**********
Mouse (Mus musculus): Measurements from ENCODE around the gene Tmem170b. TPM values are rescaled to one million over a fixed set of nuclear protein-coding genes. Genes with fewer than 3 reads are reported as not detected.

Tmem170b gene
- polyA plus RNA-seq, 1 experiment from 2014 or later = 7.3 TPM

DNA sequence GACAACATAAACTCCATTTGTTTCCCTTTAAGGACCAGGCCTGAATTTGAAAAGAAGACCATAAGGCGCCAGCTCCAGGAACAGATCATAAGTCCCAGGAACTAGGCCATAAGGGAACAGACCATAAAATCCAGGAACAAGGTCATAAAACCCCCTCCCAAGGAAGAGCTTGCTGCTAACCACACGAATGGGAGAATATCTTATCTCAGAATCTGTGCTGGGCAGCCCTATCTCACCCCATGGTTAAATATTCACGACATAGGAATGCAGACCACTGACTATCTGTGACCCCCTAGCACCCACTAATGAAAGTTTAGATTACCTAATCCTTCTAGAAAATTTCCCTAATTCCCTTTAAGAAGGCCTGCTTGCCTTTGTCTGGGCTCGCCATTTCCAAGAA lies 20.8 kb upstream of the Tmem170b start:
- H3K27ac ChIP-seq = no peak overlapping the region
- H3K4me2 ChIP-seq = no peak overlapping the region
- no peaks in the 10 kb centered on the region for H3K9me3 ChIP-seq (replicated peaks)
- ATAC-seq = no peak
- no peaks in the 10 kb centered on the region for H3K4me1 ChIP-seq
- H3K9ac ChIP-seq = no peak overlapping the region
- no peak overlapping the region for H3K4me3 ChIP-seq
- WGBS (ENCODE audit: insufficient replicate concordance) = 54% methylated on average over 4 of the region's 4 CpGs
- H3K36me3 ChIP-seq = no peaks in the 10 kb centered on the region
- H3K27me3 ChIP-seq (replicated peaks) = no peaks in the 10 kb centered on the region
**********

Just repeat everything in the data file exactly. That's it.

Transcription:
Mouse (Mus musculus): Measurements from ENCODE around the gene Tmem170b. TPM values are rescaled to one million over a fixed set of nuclear protein-coding genes. Genes with fewer than 3 reads are reported as not detected.

Tmem170b gene
- polyA plus RNA-seq, 1 experiment from 2014 or later = 7.3 TPM

DNA sequence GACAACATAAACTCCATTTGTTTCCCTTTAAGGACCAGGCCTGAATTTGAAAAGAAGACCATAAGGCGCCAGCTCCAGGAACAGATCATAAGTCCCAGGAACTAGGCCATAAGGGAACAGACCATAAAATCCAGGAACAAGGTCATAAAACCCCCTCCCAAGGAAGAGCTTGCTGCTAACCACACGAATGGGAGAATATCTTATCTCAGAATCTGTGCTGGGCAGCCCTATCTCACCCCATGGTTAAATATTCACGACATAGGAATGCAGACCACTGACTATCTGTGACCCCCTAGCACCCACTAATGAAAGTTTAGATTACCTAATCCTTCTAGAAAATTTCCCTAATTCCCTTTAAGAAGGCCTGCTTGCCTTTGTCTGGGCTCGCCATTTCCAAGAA lies 20.8 kb upstream of the Tmem170b start:
- H3K27ac ChIP-seq = no peak overlapping the region
- H3K4me2 ChIP-seq = no peak overlapping the region
- no peaks in the 10 kb centered on the region for H3K9me3 ChIP-seq (replicated peaks)
- ATAC-seq = no peak
- no peaks in the 10 kb centered on the region for H3K4me1 ChIP-seq
- H3K9ac ChIP-seq = no peak overlapping the region
- no peak overlapping the region for H3K4me3 ChIP-seq
- WGBS (ENCODE audit: insufficient replicate concordance) = 54% methylated on average over 4 of the region's 4 CpGs
- H3K36me3 ChIP-seq = no peaks in the 10 kb centered on the region
- H3K27me3 ChIP-seq (replicated peaks) = no peaks in the 10 kb centered on the region